Diversity, Equity, and Inclusion

Pursuing diversity, equity, and inclusion is critical for a just and livable future. The Zilkha Center acknowledges the deeply unjust systems that have brought the world to where it is today, with low-income and communities of color frequently bearing the brunt of environmental degradation while experiencing a lack of decision-making power and access to environmental benefits.

At Williams, we also know that the work of sustainability is more relevant, all-encompassing, and successful if it is developed and carried out with the participation of the college’s diverse campus community. A diversity of viewpoints, lived experiences, and skill sets helps ensure successful sustainability initiatives that meet the needs of all. Historically, environmental and sustainability fields and movements have not been inclusive spaces for people of color, members of the LGBTQIA community, and people across the full socioeconomic spectrum. If sustainability is to be truly embedded in the culture and fabric of the college, we will do what we can to broaden the foundation and to diversify the vision and solutions to meet the needs of all members of our community.

The Zilkha Center is committed to pursuing DEI in all of our work — from staff education, to student programming, to project development, and beyond. Read on to see some specific examples of how the ZC integrates DEI into its work.

DEI in Environmental Initiatives on Campus

To see campus initiatives working towards equitable sustainability that you can get involved in, check out the organizations page!

  • The Zilkha Center and Davis Center join forces frequently (and even have a moniker of their own — go ZCDC!). They meet regularly and collaborate on Root, a first-year EphVenture focusing on identity, sustainability and social justice. In 2021 Root was back in person and a full success for the class of '25!

  • Sustainability is inherently intersectional. We seek to make those connections clear whenever we talk about environmental issues — in our educational programming, in who we invite to come to campus, and in how we help our interns connect their work to broader issues and movements. A large part of the Zilkha Center's work revolves around educating, skill-building, and empowering students through our internship programs. In 2022, we conducted a review of our internship programs to help us identify blind spots and improve our DEI practices. This allowed us to better target our internship outreach to ensure we have a diverse pool of candidates. We also participate in the Racial Equity Habit Building Challenge as part of our summer internship program and host field trips to local BIPOC and/or environmental justice organizations, such as Radix and SoulFire Farm.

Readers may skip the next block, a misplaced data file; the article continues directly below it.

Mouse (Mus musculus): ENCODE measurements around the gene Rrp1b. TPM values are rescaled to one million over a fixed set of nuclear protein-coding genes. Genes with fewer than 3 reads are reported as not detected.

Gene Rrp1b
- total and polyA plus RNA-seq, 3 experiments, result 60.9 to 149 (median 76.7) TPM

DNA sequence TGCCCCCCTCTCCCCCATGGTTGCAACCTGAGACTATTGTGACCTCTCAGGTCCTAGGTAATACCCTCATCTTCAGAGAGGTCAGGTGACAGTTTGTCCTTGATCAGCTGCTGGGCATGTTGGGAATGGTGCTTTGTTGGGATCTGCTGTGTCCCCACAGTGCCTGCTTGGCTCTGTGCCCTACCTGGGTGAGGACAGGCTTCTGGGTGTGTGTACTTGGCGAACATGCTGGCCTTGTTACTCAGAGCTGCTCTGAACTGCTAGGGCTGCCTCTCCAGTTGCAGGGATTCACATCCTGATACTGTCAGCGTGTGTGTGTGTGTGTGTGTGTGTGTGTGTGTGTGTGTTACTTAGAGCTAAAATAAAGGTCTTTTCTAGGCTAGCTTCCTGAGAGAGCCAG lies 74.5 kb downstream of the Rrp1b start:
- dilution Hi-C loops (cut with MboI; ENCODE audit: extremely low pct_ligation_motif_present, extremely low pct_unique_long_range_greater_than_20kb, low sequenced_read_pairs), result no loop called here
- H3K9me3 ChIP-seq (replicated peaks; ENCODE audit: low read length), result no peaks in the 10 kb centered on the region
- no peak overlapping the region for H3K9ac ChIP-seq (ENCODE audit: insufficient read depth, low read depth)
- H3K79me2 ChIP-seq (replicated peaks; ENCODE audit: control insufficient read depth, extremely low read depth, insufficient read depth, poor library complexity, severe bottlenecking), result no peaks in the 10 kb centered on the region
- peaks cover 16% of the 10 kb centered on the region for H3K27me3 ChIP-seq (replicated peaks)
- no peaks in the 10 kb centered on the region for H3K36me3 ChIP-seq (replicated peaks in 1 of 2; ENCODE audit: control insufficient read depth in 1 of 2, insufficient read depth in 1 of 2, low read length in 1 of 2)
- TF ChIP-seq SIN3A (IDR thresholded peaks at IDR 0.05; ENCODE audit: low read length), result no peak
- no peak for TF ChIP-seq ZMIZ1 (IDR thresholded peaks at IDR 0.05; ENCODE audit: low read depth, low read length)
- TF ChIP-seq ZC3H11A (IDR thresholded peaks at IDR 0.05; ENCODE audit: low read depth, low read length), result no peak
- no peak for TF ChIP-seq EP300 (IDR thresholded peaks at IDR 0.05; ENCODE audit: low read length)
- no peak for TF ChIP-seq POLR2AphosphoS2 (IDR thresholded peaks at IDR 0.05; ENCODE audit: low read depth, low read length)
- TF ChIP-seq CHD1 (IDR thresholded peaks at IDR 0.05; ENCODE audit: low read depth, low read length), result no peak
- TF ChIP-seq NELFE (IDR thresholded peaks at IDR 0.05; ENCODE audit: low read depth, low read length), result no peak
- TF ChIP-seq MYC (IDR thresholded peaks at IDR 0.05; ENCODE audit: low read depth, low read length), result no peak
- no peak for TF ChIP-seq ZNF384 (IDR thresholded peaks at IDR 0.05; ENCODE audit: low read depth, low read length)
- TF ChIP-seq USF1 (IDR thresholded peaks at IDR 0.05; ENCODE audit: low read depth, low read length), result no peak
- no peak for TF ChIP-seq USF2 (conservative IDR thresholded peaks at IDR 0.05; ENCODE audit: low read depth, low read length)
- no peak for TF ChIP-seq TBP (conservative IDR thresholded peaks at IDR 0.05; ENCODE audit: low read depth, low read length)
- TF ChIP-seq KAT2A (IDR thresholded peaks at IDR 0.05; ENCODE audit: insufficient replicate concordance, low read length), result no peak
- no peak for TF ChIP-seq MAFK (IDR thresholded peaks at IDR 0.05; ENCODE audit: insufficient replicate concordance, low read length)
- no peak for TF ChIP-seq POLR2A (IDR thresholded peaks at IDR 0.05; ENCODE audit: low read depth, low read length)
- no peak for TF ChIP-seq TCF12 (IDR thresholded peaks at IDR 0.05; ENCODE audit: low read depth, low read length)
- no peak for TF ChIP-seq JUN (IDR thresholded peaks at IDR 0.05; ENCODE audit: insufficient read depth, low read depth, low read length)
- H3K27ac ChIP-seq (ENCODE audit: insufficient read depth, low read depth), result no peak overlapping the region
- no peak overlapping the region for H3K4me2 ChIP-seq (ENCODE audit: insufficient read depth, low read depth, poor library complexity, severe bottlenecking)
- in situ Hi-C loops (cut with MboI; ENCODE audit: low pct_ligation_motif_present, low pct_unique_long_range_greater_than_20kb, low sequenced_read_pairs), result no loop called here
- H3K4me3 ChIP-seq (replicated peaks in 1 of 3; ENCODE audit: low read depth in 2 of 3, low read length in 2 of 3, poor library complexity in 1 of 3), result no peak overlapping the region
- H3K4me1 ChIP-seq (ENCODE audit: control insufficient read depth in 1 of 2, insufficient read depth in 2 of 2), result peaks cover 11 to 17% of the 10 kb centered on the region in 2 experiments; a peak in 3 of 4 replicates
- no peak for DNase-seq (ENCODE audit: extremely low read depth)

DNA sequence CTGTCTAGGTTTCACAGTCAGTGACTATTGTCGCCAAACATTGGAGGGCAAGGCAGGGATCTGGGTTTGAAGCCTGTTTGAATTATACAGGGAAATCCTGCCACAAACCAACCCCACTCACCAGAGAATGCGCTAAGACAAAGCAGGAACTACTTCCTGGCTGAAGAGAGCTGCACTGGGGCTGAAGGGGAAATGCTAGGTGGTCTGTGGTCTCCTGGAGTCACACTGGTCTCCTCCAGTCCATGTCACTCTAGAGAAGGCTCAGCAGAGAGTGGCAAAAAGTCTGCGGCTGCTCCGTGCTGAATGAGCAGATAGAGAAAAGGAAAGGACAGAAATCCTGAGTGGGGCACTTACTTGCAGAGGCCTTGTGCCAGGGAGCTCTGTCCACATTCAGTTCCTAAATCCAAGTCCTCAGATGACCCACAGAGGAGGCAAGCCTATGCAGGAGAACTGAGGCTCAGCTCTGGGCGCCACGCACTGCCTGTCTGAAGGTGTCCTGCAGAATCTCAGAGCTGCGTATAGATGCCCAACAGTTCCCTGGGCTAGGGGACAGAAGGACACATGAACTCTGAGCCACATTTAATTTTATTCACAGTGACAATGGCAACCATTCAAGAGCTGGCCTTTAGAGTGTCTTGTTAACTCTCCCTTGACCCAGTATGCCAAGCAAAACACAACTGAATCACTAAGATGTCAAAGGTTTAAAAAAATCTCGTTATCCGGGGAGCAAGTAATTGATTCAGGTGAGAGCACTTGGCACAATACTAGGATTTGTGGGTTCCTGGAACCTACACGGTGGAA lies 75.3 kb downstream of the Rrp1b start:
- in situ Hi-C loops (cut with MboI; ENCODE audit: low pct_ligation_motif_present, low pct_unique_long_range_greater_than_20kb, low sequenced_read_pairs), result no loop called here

• The Class of 1966 Environmental Center houses both the Zilkha Center and the Center for Environmental Studies. The building itself is part of the Living Building Challenge, which includes seven petals — one of which is the equity petal. The equity petal strives to “transform developments to foster a true, inclusive sense of community that is just and equitable regardless of an individual’s background, age, class, race, gender or sexual orientation.” 

    The Environmental Center promotes human-scaled interaction, exploration and engagement with its accessible indoor spaces and surrounding habitats and gardens. The Environmental Center is open 24/7 to students via swipe access and has elevators to ensure everyone has equal access to the space.  All bathrooms are all-gender and accessible, and the various floors are serviced by an elevator. While the building exhibits tenets of equity, going beyond a building-by-building approach to campus-wide equity and accessibility is necessary.  

  • The Equity Drafting Table was part interactive pop-up and part art installation that fostered community conversations about equity in the built environment.  A tool created by the International Living Futures Institute (ILFI) initially for community conversations, the EDT was adapted by the Zilkha Center for our campus.  The guiding questions included: “What will it take to make my community inclusive and robust for all?” “How do the planning, design, construction, and inhabiting of our built environment create more equitable spaces?” To view community responses, please visit this google doc.